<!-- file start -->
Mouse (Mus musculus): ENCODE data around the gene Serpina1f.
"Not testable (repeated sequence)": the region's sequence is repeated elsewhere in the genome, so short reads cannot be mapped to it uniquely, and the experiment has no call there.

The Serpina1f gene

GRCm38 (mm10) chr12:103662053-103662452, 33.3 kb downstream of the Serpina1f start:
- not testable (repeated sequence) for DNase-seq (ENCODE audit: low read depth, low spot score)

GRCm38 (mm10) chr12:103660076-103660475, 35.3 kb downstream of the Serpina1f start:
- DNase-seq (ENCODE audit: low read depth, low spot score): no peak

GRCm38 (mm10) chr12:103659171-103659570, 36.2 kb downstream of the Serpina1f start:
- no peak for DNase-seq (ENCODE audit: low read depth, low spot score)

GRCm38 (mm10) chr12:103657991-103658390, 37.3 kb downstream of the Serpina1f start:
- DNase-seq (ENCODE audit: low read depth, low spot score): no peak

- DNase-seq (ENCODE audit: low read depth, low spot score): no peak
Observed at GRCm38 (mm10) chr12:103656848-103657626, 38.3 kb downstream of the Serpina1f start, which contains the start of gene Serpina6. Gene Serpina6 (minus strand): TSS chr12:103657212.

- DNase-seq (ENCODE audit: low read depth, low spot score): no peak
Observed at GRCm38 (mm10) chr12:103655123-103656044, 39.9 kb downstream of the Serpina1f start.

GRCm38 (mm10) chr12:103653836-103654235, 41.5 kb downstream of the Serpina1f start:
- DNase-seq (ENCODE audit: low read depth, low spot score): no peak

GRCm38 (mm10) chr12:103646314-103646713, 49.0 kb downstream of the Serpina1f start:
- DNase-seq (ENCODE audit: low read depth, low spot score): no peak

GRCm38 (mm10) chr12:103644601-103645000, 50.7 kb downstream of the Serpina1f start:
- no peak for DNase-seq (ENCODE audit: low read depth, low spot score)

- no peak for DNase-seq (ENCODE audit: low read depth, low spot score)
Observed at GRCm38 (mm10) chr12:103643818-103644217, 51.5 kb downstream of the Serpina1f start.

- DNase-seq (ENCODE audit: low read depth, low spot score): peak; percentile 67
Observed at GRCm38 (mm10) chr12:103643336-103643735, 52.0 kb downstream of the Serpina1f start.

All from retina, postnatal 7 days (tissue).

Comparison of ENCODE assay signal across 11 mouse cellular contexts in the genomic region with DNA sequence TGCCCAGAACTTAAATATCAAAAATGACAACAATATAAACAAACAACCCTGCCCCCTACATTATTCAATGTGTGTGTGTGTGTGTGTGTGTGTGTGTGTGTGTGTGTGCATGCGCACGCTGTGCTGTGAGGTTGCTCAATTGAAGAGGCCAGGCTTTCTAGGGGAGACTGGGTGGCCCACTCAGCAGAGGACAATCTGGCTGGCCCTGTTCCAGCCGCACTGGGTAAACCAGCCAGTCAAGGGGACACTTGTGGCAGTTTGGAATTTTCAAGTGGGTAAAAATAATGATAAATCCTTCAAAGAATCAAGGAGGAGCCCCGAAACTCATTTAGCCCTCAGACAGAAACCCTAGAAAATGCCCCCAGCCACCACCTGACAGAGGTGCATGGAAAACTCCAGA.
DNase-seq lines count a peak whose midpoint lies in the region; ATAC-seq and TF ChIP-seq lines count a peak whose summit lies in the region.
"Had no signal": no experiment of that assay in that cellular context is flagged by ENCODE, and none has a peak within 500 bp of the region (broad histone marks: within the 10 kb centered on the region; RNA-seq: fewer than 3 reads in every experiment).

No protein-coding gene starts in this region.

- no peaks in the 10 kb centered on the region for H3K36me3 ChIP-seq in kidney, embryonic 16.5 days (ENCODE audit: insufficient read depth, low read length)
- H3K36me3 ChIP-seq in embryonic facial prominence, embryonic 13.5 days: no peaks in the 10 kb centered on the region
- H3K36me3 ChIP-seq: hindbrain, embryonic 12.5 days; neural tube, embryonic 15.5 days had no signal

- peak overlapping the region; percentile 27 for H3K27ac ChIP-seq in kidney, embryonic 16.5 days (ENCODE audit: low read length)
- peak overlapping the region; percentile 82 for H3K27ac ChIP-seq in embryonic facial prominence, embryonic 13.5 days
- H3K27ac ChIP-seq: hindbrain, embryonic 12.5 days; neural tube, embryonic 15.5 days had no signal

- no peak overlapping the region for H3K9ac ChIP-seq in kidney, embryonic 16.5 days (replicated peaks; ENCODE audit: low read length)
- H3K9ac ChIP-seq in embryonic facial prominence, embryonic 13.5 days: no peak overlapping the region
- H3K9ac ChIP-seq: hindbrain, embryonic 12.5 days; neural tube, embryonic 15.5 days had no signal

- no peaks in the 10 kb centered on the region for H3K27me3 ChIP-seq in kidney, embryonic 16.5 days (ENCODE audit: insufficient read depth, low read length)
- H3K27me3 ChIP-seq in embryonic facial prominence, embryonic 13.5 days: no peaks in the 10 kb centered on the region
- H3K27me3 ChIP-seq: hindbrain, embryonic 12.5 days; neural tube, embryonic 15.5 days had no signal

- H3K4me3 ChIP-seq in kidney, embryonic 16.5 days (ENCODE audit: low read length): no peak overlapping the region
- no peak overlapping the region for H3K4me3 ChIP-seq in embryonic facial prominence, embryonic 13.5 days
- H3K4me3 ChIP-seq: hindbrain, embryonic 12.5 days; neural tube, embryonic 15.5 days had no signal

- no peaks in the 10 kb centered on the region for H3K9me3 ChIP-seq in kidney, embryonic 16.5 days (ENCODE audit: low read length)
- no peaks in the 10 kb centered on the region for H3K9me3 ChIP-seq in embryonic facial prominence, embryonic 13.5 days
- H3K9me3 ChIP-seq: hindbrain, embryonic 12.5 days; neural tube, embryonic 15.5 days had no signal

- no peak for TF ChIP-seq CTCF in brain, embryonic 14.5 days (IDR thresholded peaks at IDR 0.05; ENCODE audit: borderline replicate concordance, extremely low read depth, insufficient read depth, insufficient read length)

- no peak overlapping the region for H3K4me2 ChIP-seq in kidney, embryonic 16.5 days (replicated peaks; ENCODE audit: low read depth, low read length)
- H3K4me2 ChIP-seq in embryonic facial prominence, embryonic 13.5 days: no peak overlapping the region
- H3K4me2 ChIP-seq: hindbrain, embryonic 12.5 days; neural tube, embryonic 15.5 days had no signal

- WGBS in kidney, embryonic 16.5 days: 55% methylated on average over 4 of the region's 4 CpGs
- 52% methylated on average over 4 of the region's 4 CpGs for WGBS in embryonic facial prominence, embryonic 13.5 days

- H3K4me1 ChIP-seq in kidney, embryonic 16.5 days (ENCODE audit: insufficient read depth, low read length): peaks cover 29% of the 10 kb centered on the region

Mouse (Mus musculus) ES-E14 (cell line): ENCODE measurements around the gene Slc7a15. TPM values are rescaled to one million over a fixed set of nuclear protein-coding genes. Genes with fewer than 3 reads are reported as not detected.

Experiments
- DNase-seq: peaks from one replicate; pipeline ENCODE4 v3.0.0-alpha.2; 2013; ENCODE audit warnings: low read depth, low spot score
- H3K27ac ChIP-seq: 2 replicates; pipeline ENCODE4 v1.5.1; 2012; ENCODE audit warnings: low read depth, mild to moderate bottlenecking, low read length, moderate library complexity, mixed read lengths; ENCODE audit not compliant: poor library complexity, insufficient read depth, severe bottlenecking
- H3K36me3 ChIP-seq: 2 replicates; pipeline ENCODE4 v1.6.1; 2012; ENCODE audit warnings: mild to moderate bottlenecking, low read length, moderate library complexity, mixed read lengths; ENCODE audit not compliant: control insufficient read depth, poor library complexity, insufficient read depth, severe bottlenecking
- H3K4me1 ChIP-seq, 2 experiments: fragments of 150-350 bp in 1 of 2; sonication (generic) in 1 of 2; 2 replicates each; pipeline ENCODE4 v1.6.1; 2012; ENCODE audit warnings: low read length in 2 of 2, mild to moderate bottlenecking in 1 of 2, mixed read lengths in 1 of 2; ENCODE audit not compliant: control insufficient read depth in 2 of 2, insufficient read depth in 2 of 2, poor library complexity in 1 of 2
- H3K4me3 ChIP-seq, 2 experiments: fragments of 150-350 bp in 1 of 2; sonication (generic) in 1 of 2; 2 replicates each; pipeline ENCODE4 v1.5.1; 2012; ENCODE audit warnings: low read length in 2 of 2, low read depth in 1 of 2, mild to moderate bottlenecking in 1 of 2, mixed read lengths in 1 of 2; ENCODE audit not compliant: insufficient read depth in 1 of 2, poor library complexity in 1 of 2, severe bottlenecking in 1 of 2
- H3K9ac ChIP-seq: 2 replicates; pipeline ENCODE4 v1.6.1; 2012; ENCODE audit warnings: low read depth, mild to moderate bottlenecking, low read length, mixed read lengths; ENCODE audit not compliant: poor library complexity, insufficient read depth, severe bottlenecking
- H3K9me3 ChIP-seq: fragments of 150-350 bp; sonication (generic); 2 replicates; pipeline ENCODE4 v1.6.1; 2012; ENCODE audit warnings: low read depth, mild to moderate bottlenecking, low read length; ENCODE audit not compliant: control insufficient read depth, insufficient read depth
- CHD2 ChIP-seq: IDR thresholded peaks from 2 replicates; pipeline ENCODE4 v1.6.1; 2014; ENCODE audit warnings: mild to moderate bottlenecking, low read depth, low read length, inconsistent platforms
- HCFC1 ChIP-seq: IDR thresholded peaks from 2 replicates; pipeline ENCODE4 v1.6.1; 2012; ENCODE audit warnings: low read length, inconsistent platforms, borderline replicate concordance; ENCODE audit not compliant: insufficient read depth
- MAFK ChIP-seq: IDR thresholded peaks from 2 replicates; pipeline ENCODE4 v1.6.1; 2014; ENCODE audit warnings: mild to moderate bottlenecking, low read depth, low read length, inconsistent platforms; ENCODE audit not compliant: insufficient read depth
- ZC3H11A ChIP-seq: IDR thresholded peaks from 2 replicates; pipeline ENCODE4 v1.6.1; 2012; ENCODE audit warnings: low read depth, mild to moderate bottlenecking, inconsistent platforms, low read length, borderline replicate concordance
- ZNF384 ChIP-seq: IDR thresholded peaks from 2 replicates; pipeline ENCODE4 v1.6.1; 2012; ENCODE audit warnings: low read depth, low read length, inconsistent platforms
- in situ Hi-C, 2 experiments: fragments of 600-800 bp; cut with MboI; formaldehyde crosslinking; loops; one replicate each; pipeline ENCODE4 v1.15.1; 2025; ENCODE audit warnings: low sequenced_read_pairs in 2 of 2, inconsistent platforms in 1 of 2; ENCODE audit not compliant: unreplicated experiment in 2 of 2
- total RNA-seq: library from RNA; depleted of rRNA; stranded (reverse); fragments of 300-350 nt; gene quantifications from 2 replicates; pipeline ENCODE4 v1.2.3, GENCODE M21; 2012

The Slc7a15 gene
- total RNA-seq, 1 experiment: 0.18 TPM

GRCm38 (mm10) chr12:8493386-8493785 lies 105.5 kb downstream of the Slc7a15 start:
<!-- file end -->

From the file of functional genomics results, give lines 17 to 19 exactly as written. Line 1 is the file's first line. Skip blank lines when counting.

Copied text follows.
- DNase-seq (ENCODE audit: low read depth, low spot score): no peak

GRCm38 (mm10) chr12:103646314-103646713, 49.0 kb downstream of the Serpina1f start:
- DNase-seq (ENCODE audit: low read depth, low spot score): no peak